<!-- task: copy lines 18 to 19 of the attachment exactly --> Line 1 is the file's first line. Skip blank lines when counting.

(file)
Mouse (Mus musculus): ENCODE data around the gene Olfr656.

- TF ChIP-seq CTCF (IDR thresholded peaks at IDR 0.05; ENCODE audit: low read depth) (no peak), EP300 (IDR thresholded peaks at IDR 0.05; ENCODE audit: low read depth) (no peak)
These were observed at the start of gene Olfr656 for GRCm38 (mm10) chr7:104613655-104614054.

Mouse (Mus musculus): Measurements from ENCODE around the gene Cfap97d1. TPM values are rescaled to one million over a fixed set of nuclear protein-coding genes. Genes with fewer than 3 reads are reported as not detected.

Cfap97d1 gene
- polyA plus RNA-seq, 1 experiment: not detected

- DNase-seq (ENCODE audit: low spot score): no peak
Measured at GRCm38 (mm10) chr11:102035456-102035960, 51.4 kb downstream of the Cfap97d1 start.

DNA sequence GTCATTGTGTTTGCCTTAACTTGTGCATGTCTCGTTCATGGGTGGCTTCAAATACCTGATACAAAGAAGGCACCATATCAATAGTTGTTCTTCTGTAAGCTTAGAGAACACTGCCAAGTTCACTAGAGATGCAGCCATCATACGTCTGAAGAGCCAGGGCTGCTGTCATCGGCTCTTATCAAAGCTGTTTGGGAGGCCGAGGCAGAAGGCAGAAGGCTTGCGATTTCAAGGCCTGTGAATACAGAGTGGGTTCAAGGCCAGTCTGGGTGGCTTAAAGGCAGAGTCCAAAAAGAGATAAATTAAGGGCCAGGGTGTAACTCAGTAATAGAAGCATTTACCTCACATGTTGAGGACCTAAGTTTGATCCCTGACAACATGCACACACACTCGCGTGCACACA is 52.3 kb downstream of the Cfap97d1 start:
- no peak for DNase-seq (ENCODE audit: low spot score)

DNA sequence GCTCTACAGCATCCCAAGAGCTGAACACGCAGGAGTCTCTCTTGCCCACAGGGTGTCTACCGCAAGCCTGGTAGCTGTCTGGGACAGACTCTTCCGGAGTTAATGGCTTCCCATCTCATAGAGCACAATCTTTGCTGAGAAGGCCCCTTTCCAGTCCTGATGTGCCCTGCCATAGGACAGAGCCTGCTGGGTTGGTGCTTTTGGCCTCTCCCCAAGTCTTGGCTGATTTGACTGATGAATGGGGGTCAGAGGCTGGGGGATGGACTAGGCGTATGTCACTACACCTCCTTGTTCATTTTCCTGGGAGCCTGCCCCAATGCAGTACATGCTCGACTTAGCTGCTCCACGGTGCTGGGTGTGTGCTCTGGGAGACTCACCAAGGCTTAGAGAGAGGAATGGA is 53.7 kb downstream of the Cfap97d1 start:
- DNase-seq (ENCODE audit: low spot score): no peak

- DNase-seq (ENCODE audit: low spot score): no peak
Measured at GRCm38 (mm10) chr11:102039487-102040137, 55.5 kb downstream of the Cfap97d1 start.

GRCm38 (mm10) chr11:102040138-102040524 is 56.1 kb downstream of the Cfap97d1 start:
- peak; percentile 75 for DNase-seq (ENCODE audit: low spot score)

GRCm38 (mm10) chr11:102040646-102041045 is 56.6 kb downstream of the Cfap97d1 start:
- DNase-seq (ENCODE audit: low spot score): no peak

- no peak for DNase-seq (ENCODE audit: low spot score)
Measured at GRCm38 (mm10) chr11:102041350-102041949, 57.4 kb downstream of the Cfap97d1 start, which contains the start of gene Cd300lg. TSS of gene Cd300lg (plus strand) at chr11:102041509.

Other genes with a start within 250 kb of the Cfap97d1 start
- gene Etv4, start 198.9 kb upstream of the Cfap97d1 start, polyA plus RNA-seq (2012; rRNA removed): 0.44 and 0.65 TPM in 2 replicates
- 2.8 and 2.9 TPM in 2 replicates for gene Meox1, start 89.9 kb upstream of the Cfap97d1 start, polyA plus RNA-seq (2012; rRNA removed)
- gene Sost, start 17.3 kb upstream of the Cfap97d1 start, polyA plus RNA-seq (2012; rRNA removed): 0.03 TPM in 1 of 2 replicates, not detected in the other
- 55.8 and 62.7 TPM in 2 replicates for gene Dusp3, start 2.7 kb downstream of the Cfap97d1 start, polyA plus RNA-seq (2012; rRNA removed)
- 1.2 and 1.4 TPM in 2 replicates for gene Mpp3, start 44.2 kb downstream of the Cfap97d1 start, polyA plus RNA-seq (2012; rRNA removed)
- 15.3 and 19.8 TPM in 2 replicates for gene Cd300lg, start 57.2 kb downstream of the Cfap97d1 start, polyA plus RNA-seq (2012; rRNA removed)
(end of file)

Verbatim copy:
- DNase-seq (ENCODE audit: low spot score): no peak

- no peak for DNase-seq (ENCODE audit: low spot score)